Silver Screen: Our Idiot Brother ***

Silver Screen: Our Idiot Brother  ***
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Who:
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Silver Screen: Our Idiot Brother ***
Bryan Miller

Our Idiot Brother is a movie that shares key traits with its protagonist: Namely, it's likeable, but exceptionally lazy. The film stars Paul Rudd as the dumbass brother in question, Ned, a scruffy, beatific hippie whose almost childlike trust and naï veté are exploited in the opening scene when a uniformed police officer pleads with him to score some weed. Ned forks it over and lands himself in prison for a few months, and when he returns (quickly, after the credit sequence), his surly new-age girlfriend (Kathryn Hahn) has found a replacement for him (T.J. Miller) at the organic farm. Worse, she's taken custody of his beloved dog, Willie Nelson.

Homeless-ish, Ned bounces around the houses of his three sisters, who tolerate him to varying degrees. The most sympathetic to his plight is Liz (Emily Mortimer), the domesticated one, who's married to a philandering documentarian (Steve Coogan) and is overprotective of her two young children. Flighty bohemian sister Natalie (Zooey Deschanel) is also supportive, although her chaotic living situation with a rotating cast of hipster artists in a Brooklyn loft is too much even for the go-along-to-get-along Ned, and her tempestuous relationship with her girlfriend (Rashida Jones) adds to the strife. The least supportive is social-climber sister Miranda (Elizabeth Banks), a career-minded journalist for a glossy magazine who would rather pay Ned off than have him stay at her place, even if he does get along famously with her unemployed sci-fi writer companion Jeremy (Adam Scott).

Our Idiot Brother is largely plotless-- at its core it's a bromance between a dude and his dog-- with most of the conflict divvied up between the sisters and their various domestic problems. That potentially makes for a fine character study, but unfortunately each of the sisters seems entirely defined by an immediately clear, single problem. Liz is too afraid to stand up for herself and her coddled tots, Natalie is too dishonest and selfish to be in a relationship, and Miranda prioritizes success over meaningful personal interaction. It seems obvious that oblivious Ned will drift into their lives, solve their problems (if largely by accident), and then drift on to solve the next problem, and that's exactly the film's trajectory. It's not a terrible idea, just one executed far too simply, and the too-tidy ending makes the foregone conclusion seem all the more silly.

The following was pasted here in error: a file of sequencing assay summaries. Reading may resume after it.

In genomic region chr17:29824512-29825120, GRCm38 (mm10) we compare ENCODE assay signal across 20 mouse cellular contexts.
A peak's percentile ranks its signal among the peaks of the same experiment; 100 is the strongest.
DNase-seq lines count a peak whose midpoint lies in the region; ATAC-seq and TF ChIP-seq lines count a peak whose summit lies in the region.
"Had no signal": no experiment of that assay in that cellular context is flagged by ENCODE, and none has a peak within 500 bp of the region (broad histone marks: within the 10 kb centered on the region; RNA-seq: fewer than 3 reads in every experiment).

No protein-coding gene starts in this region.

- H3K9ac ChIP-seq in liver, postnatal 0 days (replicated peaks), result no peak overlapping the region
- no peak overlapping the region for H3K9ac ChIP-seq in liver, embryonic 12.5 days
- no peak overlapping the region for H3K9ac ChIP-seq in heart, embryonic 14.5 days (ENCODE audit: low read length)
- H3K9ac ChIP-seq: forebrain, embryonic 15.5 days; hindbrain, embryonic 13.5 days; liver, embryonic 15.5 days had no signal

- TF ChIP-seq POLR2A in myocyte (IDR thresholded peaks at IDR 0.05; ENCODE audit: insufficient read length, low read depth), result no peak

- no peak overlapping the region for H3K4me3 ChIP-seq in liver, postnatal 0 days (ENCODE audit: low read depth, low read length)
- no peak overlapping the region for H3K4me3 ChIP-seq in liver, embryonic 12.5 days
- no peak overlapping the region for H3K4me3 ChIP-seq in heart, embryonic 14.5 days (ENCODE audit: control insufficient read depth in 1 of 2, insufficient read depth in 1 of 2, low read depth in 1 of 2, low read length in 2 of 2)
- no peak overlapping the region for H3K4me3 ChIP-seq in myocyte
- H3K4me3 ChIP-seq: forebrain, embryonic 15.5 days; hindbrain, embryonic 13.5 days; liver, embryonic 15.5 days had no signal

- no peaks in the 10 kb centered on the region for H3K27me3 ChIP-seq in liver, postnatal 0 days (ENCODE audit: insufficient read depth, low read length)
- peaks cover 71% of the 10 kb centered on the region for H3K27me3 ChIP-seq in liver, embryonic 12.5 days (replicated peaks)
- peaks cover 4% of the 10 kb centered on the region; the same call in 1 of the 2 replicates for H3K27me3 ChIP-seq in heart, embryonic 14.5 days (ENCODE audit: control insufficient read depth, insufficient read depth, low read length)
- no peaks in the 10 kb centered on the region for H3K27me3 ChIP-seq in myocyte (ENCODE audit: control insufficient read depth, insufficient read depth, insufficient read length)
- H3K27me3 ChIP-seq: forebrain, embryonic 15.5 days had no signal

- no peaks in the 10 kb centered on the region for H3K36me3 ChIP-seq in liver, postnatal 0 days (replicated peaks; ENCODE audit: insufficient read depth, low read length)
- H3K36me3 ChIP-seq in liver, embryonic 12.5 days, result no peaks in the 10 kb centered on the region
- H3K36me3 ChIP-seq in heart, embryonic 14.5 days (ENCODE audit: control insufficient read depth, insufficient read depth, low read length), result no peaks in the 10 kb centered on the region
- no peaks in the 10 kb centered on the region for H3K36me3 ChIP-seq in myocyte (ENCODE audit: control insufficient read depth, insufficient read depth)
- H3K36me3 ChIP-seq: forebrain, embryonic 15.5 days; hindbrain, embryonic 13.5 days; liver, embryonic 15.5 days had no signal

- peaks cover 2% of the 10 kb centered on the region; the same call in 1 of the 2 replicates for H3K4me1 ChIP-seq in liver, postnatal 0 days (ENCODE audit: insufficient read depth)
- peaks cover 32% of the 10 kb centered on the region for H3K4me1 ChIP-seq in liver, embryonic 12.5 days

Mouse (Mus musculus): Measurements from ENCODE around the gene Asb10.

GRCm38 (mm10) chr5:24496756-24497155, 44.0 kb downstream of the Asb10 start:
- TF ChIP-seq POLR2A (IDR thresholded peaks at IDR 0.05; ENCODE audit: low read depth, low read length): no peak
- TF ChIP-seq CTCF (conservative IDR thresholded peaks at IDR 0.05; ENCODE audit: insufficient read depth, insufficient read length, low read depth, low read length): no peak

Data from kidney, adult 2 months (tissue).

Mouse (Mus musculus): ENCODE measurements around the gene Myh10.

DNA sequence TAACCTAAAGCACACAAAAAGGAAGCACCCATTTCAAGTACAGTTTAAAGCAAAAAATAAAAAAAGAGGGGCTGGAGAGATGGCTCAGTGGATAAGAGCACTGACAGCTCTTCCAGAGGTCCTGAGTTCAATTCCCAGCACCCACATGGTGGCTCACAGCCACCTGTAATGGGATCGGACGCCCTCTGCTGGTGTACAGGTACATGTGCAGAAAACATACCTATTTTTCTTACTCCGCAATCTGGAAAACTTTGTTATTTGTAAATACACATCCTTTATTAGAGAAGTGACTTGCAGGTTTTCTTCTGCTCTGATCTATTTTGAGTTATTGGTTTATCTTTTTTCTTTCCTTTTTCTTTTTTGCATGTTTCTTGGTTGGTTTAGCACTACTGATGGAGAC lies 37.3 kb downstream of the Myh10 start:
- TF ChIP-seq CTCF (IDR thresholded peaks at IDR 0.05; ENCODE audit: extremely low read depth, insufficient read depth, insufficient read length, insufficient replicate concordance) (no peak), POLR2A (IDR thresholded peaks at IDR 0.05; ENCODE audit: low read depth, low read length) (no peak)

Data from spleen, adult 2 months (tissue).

That's not to say Our Idiot Brother isn't pleasant enough to watch, though, largely thanks to Rudd's seemingly bottomless well of charm. Is there a more likable comic actor working? Probably not. Rudd was also the saving grace of James Brooks's affable misfire How Do You Know, where he played George, an uptight business man whose life is in freefall. Ned is George's polar opposite, but Rudd executes both characters with equal aplomb and in both instances is the heart of the movie. Director Jesse Peretz (working from a script cowritten by his sister, Vanity Fair scribe Evgenia Peretz), however, leans too heavily on his star to fill in the film's gaps.

The three actresses who play the sisters are all well-cast and talented. Deschanel is queen of the manic pixie dream girls, and Banks has been honing her quick-witted corporate woman comedy on Thirty Rock for several years. Poor Mortimer is saddled with the least glamorous role, but all three women bring something unique to characters who are too underdeveloped and one-note to resonate. The bit players are strong as well-- especially Scott, Jones, and the excellent T.J. Miller-- but while their few minutes of screentime are pleasant, they are not enough to get Our Idiot Brother any real traction.

In the end, you're happy things work out okay for Ned, and you're glad enough to have seen the movie, but both the story and the film itself seem like a lot of trouble over nothing.

Follow Bryan Miller on Twitter @bmillercomedy.